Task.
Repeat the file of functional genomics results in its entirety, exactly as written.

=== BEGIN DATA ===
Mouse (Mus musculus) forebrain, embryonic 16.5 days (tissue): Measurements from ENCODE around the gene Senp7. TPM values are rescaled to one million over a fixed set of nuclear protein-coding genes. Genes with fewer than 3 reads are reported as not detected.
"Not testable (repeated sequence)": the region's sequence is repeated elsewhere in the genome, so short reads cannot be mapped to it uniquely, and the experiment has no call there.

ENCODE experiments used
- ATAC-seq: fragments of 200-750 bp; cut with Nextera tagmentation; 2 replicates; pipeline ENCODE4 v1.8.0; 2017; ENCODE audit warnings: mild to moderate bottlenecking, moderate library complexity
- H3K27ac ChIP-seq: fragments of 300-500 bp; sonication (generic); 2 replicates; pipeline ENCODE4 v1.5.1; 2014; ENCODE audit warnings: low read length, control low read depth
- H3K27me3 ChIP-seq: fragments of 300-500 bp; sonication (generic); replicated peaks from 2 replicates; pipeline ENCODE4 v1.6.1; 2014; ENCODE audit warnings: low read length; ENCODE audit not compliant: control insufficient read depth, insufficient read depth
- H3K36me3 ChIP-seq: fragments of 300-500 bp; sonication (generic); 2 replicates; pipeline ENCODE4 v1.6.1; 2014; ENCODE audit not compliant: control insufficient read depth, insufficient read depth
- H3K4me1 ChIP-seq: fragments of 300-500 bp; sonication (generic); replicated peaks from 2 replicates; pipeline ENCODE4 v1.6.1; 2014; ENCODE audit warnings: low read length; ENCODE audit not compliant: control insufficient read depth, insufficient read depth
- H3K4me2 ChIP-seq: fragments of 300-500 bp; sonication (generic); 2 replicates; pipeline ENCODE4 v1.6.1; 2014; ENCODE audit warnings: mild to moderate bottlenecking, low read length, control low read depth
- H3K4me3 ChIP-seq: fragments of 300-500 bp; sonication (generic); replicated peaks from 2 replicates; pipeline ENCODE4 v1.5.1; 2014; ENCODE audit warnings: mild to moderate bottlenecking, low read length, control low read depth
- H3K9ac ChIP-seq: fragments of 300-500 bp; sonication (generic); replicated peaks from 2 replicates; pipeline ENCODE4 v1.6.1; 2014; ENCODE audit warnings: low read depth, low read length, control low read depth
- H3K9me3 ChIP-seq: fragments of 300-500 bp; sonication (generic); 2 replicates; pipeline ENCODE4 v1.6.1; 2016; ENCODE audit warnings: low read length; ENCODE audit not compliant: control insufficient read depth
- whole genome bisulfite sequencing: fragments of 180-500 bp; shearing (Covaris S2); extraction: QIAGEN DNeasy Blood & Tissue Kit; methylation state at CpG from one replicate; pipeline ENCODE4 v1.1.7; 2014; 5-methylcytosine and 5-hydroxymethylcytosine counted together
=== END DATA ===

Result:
Mouse (Mus musculus) forebrain, embryonic 16.5 days (tissue): Measurements from ENCODE around the gene Senp7. TPM values are rescaled to one million over a fixed set of nuclear protein-coding genes. Genes with fewer than 3 reads are reported as not detected.
"Not testable (repeated sequence)": the region's sequence is repeated elsewhere in the genome, so short reads cannot be mapped to it uniquely, and the experiment has no call there.

ENCODE experiments used
- ATAC-seq: fragments of 200-750 bp; cut with Nextera tagmentation; 2 replicates; pipeline ENCODE4 v1.8.0; 2017; ENCODE audit warnings: mild to moderate bottlenecking, moderate library complexity
- H3K27ac ChIP-seq: fragments of 300-500 bp; sonication (generic); 2 replicates; pipeline ENCODE4 v1.5.1; 2014; ENCODE audit warnings: low read length, control low read depth
- H3K27me3 ChIP-seq: fragments of 300-500 bp; sonication (generic); replicated peaks from 2 replicates; pipeline ENCODE4 v1.6.1; 2014; ENCODE audit warnings: low read length; ENCODE audit not compliant: control insufficient read depth, insufficient read depth
- H3K36me3 ChIP-seq: fragments of 300-500 bp; sonication (generic); 2 replicates; pipeline ENCODE4 v1.6.1; 2014; ENCODE audit not compliant: control insufficient read depth, insufficient read depth
- H3K4me1 ChIP-seq: fragments of 300-500 bp; sonication (generic); replicated peaks from 2 replicates; pipeline ENCODE4 v1.6.1; 2014; ENCODE audit warnings: low read length; ENCODE audit not compliant: control insufficient read depth, insufficient read depth
- H3K4me2 ChIP-seq: fragments of 300-500 bp; sonication (generic); 2 replicates; pipeline ENCODE4 v1.6.1; 2014; ENCODE audit warnings: mild to moderate bottlenecking, low read length, control low read depth
- H3K4me3 ChIP-seq: fragments of 300-500 bp; sonication (generic); replicated peaks from 2 replicates; pipeline ENCODE4 v1.5.1; 2014; ENCODE audit warnings: mild to moderate bottlenecking, low read length, control low read depth
- H3K9ac ChIP-seq: fragments of 300-500 bp; sonication (generic); replicated peaks from 2 replicates; pipeline ENCODE4 v1.6.1; 2014; ENCODE audit warnings: low read depth, low read length, control low read depth
- H3K9me3 ChIP-seq: fragments of 300-500 bp; sonication (generic); 2 replicates; pipeline ENCODE4 v1.6.1; 2016; ENCODE audit warnings: low read length; ENCODE audit not compliant: control insufficient read depth
- whole genome bisulfite sequencing: fragments of 180-500 bp; shearing (Covaris S2); extraction: QIAGEN DNeasy Blood & Tissue Kit; methylation state at CpG from one replicate; pipeline ENCODE4 v1.1.7; 2014; 5-methylcytosine and 5-hydroxymethylcytosine counted together